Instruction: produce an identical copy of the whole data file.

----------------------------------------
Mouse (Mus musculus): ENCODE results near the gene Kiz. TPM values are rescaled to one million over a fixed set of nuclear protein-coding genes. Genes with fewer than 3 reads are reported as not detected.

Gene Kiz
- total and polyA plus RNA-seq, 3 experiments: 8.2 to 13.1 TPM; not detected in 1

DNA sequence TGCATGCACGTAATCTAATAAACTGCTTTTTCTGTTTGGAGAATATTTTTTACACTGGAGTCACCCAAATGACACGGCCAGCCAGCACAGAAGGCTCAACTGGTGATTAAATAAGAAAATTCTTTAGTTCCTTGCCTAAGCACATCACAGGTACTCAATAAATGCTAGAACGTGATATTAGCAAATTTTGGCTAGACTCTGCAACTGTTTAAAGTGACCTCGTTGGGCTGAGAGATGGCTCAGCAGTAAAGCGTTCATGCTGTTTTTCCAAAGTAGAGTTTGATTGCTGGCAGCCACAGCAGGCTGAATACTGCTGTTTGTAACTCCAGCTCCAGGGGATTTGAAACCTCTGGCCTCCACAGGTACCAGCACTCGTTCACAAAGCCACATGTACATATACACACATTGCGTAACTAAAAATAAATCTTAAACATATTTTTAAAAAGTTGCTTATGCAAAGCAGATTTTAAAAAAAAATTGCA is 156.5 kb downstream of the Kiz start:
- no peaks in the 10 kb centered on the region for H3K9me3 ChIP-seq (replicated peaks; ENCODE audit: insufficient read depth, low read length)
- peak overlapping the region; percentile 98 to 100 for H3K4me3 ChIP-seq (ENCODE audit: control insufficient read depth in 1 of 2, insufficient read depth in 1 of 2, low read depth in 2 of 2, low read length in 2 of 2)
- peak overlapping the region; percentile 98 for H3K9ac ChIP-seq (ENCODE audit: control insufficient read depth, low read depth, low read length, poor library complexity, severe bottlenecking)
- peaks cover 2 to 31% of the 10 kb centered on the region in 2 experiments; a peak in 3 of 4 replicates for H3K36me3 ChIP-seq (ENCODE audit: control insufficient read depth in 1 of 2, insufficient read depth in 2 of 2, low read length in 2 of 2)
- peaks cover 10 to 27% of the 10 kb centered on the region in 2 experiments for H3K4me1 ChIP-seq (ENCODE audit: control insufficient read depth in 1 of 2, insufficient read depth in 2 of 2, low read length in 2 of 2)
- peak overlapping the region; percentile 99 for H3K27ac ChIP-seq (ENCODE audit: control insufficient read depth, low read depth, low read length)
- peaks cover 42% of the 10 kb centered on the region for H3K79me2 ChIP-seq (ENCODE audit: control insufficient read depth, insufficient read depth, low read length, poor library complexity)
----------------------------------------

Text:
Mouse (Mus musculus): ENCODE results near the gene Kiz. TPM values are rescaled to one million over a fixed set of nuclear protein-coding genes. Genes with fewer than 3 reads are reported as not detected.

Gene Kiz
- total and polyA plus RNA-seq, 3 experiments: 8.2 to 13.1 TPM; not detected in 1

DNA sequence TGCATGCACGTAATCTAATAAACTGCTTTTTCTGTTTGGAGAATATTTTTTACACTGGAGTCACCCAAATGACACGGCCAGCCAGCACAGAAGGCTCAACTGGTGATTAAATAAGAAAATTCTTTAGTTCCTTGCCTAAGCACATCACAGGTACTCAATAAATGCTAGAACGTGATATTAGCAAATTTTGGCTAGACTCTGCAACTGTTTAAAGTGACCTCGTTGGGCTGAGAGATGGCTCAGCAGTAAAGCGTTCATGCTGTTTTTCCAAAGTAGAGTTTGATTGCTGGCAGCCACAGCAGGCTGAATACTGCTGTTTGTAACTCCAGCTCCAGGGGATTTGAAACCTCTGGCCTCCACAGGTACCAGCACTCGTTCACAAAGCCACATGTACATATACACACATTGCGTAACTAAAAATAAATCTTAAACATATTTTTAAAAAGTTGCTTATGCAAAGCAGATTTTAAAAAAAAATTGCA is 156.5 kb downstream of the Kiz start:
- no peaks in the 10 kb centered on the region for H3K9me3 ChIP-seq (replicated peaks; ENCODE audit: insufficient read depth, low read length)
- peak overlapping the region; percentile 98 to 100 for H3K4me3 ChIP-seq (ENCODE audit: control insufficient read depth in 1 of 2, insufficient read depth in 1 of 2, low read depth in 2 of 2, low read length in 2 of 2)
- peak overlapping the region; percentile 98 for H3K9ac ChIP-seq (ENCODE audit: control insufficient read depth, low read depth, low read length, poor library complexity, severe bottlenecking)
- peaks cover 2 to 31% of the 10 kb centered on the region in 2 experiments; a peak in 3 of 4 replicates for H3K36me3 ChIP-seq (ENCODE audit: control insufficient read depth in 1 of 2, insufficient read depth in 2 of 2, low read length in 2 of 2)
- peaks cover 10 to 27% of the 10 kb centered on the region in 2 experiments for H3K4me1 ChIP-seq (ENCODE audit: control insufficient read depth in 1 of 2, insufficient read depth in 2 of 2, low read length in 2 of 2)
- peak overlapping the region; percentile 99 for H3K27ac ChIP-seq (ENCODE audit: control insufficient read depth, low read depth, low read length)
- peaks cover 42% of the 10 kb centered on the region for H3K79me2 ChIP-seq (ENCODE audit: control insufficient read depth, insufficient read depth, low read length, poor library complexity)